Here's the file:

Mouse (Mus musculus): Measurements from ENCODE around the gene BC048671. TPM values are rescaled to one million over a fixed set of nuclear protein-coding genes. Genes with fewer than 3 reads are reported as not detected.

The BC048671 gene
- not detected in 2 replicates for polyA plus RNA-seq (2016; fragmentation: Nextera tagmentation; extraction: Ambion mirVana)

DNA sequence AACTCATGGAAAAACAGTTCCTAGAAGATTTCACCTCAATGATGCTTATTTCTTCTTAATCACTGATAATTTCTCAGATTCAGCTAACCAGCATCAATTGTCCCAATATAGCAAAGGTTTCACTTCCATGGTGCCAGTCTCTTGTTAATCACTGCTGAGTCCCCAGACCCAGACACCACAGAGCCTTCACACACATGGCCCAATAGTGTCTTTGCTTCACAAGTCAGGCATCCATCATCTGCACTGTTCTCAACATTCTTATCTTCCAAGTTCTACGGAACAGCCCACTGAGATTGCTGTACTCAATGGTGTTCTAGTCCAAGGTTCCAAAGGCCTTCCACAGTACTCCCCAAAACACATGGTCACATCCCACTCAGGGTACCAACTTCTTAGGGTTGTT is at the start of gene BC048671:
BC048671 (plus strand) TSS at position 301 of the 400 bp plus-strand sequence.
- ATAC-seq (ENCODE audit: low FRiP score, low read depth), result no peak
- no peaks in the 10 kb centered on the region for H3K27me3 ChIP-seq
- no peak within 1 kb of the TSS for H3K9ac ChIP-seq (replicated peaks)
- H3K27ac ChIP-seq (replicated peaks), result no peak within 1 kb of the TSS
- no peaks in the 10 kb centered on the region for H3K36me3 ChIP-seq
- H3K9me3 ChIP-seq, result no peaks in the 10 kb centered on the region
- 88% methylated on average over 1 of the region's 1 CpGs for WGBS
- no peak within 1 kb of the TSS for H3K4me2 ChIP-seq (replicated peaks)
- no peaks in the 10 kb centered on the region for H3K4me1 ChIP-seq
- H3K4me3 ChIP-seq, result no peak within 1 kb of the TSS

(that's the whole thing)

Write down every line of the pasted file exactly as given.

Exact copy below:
Mouse (Mus musculus): Measurements from ENCODE around the gene BC048671. TPM values are rescaled to one million over a fixed set of nuclear protein-coding genes. Genes with fewer than 3 reads are reported as not detected.

The BC048671 gene
- not detected in 2 replicates for polyA plus RNA-seq (2016; fragmentation: Nextera tagmentation; extraction: Ambion mirVana)

DNA sequence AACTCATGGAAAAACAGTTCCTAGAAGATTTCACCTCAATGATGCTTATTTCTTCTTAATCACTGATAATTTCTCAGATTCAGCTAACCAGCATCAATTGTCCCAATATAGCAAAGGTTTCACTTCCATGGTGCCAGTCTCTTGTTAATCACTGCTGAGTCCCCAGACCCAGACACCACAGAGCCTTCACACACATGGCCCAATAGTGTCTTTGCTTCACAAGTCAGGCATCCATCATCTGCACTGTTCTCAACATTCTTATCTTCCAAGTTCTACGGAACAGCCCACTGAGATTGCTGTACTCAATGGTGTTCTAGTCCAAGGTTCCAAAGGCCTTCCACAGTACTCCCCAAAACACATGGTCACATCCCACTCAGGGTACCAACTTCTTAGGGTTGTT is at the start of gene BC048671:
BC048671 (plus strand) TSS at position 301 of the 400 bp plus-strand sequence.
- ATAC-seq (ENCODE audit: low FRiP score, low read depth), result no peak
- no peaks in the 10 kb centered on the region for H3K27me3 ChIP-seq
- no peak within 1 kb of the TSS for H3K9ac ChIP-seq (replicated peaks)
- H3K27ac ChIP-seq (replicated peaks), result no peak within 1 kb of the TSS
- no peaks in the 10 kb centered on the region for H3K36me3 ChIP-seq
- H3K9me3 ChIP-seq, result no peaks in the 10 kb centered on the region
- 88% methylated on average over 1 of the region's 1 CpGs for WGBS
- no peak within 1 kb of the TSS for H3K4me2 ChIP-seq (replicated peaks)
- no peaks in the 10 kb centered on the region for H3K4me1 ChIP-seq
- H3K4me3 ChIP-seq, result no peak within 1 kb of the TSS